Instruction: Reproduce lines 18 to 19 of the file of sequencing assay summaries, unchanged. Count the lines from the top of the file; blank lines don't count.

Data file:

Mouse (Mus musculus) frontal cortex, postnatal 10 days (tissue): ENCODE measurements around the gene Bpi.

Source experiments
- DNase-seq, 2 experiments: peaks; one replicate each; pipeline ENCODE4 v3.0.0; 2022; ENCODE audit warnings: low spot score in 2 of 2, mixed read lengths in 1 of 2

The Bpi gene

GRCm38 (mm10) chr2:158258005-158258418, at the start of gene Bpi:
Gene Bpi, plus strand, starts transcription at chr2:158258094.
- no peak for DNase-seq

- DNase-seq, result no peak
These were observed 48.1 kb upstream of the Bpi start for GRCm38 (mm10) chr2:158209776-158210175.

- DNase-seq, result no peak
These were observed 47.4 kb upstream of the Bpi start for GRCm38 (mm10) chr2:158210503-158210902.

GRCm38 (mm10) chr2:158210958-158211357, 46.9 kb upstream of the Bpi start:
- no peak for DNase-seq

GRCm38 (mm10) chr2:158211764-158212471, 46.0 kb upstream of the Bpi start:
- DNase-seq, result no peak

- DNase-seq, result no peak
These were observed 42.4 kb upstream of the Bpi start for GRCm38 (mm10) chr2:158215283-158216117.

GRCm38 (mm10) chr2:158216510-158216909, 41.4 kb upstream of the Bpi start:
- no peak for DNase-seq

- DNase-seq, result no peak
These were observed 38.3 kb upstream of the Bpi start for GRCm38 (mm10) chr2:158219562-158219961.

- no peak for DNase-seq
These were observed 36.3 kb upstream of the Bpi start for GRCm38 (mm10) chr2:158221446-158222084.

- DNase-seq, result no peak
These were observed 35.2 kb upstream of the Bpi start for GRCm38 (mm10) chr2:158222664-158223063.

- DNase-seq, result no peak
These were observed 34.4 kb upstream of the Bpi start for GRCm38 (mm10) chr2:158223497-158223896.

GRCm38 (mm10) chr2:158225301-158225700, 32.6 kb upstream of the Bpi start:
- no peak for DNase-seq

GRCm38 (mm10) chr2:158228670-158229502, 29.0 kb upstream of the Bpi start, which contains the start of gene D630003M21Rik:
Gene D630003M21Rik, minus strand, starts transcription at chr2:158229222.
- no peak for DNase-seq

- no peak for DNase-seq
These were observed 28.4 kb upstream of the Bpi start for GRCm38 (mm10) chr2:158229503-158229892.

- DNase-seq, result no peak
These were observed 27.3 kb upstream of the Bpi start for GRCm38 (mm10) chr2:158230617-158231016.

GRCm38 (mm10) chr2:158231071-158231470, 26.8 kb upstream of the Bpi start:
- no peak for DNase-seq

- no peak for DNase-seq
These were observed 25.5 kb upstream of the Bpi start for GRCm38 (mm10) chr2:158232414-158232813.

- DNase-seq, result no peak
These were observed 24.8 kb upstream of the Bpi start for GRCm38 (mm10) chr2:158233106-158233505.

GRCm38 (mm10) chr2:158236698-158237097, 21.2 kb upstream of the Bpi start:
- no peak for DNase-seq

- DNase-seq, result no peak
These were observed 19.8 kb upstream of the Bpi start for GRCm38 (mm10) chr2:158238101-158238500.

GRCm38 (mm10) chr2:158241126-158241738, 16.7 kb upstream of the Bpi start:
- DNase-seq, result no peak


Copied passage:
GRCm38 (mm10) chr2:158216510-158216909, 41.4 kb upstream of the Bpi start:
- no peak for DNase-seq